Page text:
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The Culture of Experience

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Autor:   •  December 5, 2017  •  Essay  •  2,394 Words (10 Pages)  •  10 Views

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Debbie Cooper

Dr. Daily

Approaches to the Study of Religion

November 3, 2017

The Culture of Experience

        The study of religions is a tricky thing, one must use one’s own judgment when finding one’s own way. There has been many philosophers and theorists delving into the religious realm to determine where, when, how, and why religion came to be; how it makes one feel, why it makes one feel that way, why one should feel that way, the meanings behind the feelings, and so on. Each theorist and philosopher claims to understand the theories they have delved into. Maybe understanding each theory will help to aid one in understanding religion in a new and fuller light, maybe it will only lead to a more confounding design for those who have not had the opportunity to explore religion as a youth or in adulthood. There are ethical issues, experiences that can conflict or truth that only one can see or view in ways that relate to themselves. If one is slavishly committed to the facts as they see them, then one may miss the true meaning of what religion will truly mean for them. These theorists are all morally inadequate; they are only focused upon the study of how their “focus” is ethically focused on religion, not how those in the regions of study are affected.

Rudolf Otto’s The Numinous

        Rudolph Otto distinguishes and investigates the non-rational ambiguity related to religion and the religious experience; he referred to this as mystery, which is the fundamental component in all religions, the numinous. He uses the related word "numen" to refer to deity or God. Compelled to use well-known words, like "dread" and "majesty," Otto contends that he is using them in a unique sense; to accentuate this fact, he occasionally uses Latin or Greek words for strategic concepts. This fact is central to understanding Otto. One’s feelings of the numinous and replies to the numinous are not conventional ones strengthened; they are distinctive. For example, fear does not become dread in response to the numinous; to be more precise, we stop feeling ordinary fear and shift into a completely distinctive feeling, a dread that is produced by insinuations of the numinous or the authentic experience of the numinous. The word "absolute" is utilized in its theoretical sense of existing without relation to any other being; self-existent; self-sufficing; "absolutely," is applied with the same significance. Lastly, according to Otto, "creature" is a being which has been created.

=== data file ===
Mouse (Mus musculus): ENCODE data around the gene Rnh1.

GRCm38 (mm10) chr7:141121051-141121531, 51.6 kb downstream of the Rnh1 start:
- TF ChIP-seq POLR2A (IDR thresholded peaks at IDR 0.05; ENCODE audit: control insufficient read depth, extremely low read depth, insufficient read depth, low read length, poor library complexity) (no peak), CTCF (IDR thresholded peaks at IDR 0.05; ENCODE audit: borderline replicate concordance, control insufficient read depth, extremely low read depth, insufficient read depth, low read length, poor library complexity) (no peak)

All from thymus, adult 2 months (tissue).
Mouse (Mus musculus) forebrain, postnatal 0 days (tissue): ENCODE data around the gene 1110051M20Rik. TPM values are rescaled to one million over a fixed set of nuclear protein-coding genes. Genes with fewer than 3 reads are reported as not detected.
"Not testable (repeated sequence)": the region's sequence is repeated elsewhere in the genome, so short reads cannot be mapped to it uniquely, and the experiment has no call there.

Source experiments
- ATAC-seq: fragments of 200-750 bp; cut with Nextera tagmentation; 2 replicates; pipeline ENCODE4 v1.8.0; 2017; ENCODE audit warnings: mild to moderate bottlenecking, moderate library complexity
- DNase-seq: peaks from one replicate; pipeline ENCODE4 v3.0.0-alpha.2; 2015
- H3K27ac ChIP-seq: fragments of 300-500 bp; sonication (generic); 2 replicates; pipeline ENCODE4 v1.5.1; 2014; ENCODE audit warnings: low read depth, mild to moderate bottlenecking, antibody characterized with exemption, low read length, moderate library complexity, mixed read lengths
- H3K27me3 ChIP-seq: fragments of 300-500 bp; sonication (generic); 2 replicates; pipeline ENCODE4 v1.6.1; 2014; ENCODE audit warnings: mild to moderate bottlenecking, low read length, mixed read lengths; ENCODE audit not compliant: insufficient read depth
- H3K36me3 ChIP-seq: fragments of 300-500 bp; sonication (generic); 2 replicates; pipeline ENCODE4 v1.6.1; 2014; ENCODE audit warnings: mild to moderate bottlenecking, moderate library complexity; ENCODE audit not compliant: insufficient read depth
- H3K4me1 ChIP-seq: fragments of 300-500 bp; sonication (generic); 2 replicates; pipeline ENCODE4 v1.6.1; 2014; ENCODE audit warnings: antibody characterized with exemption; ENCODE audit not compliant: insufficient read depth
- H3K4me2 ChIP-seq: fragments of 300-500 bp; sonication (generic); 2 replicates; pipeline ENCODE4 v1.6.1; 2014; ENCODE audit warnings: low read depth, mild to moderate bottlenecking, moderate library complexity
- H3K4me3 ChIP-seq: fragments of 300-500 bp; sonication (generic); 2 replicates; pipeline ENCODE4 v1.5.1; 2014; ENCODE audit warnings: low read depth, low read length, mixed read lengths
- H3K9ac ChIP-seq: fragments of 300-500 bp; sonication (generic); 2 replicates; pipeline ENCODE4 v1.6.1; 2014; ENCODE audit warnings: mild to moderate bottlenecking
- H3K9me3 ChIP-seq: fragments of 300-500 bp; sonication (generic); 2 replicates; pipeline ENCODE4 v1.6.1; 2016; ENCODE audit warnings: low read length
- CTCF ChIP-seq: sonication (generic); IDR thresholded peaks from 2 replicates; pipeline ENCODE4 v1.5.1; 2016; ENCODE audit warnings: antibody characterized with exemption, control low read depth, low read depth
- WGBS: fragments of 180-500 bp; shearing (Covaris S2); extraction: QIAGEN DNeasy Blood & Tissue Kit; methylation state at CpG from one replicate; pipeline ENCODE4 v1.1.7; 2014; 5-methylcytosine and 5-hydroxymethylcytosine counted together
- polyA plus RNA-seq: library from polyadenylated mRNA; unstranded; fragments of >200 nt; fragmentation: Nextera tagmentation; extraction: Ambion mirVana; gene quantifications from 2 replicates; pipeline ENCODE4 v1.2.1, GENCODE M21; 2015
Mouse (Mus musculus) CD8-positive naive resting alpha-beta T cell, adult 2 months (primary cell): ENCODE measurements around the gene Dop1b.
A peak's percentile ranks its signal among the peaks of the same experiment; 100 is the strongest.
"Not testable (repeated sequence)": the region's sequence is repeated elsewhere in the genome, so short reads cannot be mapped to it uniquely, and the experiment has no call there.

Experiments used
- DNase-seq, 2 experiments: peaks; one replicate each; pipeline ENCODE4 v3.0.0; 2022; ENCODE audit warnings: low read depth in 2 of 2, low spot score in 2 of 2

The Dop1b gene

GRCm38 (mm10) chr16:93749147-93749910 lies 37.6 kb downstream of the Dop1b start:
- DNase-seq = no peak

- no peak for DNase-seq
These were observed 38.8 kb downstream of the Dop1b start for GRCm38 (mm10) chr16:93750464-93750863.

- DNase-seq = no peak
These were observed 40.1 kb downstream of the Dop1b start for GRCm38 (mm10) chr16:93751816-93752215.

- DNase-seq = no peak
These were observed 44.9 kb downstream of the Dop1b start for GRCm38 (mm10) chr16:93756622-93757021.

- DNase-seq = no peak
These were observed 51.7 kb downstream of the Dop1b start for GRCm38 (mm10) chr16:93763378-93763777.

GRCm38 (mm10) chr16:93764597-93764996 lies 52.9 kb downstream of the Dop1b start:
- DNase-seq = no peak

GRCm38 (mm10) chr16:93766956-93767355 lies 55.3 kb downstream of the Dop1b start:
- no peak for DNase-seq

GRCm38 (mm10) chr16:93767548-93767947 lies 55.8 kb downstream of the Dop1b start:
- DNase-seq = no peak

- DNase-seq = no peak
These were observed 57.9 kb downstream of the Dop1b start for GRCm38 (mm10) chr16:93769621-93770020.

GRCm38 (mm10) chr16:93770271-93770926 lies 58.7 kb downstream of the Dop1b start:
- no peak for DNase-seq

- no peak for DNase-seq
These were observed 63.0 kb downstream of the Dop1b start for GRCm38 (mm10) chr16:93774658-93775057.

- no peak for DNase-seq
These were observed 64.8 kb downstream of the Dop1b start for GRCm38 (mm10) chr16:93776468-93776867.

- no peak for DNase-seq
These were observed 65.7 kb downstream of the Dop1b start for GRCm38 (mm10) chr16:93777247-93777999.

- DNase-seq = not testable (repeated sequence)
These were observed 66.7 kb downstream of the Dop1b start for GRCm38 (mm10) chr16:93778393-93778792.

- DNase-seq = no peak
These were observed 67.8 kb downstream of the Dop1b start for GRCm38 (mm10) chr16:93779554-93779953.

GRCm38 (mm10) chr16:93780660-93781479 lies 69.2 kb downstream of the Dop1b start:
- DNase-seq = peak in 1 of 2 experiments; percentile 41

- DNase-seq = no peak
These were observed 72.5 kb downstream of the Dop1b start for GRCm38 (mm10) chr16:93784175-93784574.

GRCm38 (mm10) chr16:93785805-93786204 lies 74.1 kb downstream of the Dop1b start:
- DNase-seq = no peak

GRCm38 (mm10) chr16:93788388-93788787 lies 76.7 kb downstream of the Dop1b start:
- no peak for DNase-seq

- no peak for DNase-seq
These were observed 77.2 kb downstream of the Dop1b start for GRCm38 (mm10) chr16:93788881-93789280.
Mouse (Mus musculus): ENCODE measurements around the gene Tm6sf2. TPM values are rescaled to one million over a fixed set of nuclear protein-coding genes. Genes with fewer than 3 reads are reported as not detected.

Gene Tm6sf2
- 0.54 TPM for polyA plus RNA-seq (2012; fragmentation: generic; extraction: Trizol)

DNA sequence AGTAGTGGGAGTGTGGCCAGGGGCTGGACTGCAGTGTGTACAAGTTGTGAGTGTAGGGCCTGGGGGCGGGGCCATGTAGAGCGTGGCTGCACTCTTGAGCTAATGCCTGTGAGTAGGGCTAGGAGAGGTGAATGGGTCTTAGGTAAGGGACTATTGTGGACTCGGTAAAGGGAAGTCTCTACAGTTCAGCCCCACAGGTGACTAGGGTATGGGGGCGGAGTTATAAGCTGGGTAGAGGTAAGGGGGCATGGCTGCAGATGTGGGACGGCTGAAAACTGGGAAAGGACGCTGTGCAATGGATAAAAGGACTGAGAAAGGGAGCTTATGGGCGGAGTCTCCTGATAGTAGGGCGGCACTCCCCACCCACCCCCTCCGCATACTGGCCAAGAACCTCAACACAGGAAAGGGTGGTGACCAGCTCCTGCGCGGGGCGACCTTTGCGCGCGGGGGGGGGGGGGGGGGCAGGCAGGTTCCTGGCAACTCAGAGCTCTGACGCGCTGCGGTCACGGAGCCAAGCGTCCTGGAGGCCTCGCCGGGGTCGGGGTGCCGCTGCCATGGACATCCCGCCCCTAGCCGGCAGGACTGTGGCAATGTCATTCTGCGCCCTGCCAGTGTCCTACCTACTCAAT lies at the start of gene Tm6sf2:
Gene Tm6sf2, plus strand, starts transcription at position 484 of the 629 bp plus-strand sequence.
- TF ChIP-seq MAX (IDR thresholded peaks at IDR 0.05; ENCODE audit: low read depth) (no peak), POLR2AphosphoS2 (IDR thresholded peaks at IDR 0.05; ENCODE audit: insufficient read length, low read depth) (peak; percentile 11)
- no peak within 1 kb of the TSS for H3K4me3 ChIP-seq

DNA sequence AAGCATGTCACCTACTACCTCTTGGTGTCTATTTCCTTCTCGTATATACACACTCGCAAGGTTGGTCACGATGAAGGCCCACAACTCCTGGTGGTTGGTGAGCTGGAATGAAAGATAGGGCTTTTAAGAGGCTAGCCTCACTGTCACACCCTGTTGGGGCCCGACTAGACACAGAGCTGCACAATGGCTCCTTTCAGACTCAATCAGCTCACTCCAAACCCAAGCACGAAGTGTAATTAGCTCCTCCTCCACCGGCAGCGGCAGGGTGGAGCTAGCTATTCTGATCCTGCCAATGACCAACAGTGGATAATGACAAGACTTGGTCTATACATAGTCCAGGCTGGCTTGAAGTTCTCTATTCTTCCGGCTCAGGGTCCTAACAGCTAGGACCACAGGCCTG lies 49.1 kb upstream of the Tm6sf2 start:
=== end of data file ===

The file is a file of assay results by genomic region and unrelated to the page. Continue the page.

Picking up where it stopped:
The numinous awakens the mind effectively and creates the following reply:

Otto calls the feeling of numinous dread, aka awe or awe-fullness, the mysterium tremendum. The mysterium tremendum implies three qualities of the numinous:

a. its absolute unapproachability,
b. its power,
c. its urgency or energy, a force which is most easily perceived in the "wrath of God."

The numinous has another characteristic which co-exists with the mysterium tremendum, the capacity to fascinate. The numinous fascinates or attracts one to it with an intensity that is virtually irresistible. Otto calls the tempting attribute of the numinous the mysterium fascinosum. At its most powerful, this appeal becomes "enthusiastic" and transforms into the mystical "event", total contact with the numen, a situation which limited people experience. The numinous dread and the fascinating unite in a peculiar harmony of contrasts, which Otto calls the mysterium tremendum and fascinosum